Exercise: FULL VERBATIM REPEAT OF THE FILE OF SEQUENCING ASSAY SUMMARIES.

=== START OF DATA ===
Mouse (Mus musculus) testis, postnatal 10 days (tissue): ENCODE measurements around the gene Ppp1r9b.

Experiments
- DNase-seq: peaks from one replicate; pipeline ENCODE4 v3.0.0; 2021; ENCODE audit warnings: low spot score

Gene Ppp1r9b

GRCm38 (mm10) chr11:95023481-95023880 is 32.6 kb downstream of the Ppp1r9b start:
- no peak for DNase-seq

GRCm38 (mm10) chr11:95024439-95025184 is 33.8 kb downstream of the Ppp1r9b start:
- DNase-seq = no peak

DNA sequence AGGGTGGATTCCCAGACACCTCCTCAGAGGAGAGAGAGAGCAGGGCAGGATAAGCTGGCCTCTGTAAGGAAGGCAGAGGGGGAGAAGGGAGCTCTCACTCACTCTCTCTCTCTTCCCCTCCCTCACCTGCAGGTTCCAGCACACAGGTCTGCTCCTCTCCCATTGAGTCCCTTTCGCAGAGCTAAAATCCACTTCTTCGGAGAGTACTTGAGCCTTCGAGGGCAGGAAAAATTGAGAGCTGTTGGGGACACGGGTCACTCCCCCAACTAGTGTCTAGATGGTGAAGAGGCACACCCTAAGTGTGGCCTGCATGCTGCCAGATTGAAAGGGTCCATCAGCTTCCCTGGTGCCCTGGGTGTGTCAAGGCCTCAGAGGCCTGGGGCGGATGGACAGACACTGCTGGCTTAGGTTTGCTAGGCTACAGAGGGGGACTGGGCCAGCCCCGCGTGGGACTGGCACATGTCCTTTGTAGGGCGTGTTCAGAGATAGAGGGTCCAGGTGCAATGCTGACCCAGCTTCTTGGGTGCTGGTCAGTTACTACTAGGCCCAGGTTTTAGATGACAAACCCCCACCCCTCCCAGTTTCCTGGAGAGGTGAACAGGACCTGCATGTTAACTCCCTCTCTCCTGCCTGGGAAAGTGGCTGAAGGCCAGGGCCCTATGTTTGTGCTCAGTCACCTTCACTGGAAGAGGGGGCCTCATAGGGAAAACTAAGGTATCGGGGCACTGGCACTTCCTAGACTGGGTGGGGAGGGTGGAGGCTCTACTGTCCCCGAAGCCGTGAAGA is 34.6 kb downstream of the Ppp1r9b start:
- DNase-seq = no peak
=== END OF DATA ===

Mouse (Mus musculus) testis, postnatal 10 days (tissue): ENCODE measurements around the gene Ppp1r9b.

Experiments
- DNase-seq: peaks from one replicate; pipeline ENCODE4 v3.0.0; 2021; ENCODE audit warnings: low spot score

Gene Ppp1r9b

GRCm38 (mm10) chr11:95023481-95023880 is 32.6 kb downstream of the Ppp1r9b start:
- no peak for DNase-seq

GRCm38 (mm10) chr11:95024439-95025184 is 33.8 kb downstream of the Ppp1r9b start:
- DNase-seq = no peak

DNA sequence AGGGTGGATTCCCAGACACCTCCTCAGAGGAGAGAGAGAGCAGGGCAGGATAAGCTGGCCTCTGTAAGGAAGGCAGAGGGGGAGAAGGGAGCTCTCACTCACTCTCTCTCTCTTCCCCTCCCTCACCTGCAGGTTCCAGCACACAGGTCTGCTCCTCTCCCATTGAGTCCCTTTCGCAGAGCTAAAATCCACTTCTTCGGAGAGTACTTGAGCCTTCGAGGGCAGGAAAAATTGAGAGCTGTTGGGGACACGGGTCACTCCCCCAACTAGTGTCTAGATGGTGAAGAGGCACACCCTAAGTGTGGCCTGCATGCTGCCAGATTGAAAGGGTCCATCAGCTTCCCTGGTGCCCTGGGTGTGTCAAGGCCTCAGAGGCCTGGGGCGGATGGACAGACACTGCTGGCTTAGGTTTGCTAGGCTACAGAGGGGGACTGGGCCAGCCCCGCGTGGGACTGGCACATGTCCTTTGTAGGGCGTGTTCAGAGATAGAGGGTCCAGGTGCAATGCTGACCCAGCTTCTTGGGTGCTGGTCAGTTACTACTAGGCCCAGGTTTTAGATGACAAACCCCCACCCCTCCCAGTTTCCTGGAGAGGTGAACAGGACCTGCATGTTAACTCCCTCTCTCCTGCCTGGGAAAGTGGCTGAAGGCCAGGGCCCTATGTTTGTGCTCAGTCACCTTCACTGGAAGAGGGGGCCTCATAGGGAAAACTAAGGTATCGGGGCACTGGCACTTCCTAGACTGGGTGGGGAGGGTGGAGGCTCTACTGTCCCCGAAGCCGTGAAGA is 34.6 kb downstream of the Ppp1r9b start:
- DNase-seq = no peak